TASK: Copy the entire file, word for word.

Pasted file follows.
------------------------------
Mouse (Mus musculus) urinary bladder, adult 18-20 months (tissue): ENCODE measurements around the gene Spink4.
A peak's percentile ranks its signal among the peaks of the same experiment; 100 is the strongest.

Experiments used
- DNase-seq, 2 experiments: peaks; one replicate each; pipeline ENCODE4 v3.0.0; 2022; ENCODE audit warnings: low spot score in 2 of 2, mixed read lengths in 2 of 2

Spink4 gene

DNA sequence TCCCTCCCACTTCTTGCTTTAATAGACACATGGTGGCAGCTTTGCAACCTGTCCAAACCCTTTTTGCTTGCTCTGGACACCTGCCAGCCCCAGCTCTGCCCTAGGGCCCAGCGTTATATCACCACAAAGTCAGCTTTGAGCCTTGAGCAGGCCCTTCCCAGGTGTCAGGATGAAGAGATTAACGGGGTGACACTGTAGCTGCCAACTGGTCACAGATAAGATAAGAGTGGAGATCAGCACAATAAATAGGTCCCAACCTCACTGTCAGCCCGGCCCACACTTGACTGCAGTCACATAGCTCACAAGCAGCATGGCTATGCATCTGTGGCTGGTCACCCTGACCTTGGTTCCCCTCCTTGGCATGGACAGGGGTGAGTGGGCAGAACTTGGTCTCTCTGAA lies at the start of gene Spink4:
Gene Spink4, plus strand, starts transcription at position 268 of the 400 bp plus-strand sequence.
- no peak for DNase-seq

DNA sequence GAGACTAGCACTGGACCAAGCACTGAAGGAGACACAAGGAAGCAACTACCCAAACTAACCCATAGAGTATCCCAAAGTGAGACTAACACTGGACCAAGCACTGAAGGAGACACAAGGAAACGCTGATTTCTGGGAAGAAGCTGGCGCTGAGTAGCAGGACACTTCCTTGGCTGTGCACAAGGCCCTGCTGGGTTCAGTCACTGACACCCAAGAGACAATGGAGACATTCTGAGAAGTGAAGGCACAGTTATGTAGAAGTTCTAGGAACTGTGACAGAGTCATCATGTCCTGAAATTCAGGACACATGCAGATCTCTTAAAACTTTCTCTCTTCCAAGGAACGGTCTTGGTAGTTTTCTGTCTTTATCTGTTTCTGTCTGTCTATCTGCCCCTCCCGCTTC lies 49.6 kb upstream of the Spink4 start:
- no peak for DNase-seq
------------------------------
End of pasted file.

Mouse (Mus musculus) urinary bladder, adult 18-20 months (tissue): ENCODE measurements around the gene Spink4.
A peak's percentile ranks its signal among the peaks of the same experiment; 100 is the strongest.

Experiments used
- DNase-seq, 2 experiments: peaks; one replicate each; pipeline ENCODE4 v3.0.0; 2022; ENCODE audit warnings: low spot score in 2 of 2, mixed read lengths in 2 of 2

Spink4 gene

DNA sequence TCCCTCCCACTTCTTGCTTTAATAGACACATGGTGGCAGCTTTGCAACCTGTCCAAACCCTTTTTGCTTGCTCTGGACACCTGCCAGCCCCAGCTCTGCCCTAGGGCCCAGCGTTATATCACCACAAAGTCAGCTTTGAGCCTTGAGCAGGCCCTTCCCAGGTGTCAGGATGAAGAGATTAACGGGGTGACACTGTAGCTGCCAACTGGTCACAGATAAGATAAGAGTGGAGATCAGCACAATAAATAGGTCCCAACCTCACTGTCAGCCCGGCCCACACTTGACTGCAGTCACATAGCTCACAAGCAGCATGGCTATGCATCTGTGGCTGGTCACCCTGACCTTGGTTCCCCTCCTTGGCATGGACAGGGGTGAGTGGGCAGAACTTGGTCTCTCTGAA lies at the start of gene Spink4:
Gene Spink4, plus strand, starts transcription at position 268 of the 400 bp plus-strand sequence.
- no peak for DNase-seq

DNA sequence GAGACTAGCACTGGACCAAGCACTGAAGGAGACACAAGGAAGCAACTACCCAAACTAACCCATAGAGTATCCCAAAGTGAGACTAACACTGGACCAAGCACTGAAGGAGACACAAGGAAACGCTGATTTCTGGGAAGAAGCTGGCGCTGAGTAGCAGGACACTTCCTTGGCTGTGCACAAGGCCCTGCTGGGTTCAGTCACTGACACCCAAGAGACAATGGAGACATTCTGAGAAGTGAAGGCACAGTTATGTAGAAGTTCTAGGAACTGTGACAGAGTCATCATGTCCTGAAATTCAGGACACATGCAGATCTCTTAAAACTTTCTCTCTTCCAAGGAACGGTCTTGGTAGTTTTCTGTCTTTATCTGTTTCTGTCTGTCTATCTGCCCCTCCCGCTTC lies 49.6 kb upstream of the Spink4 start:
- no peak for DNase-seq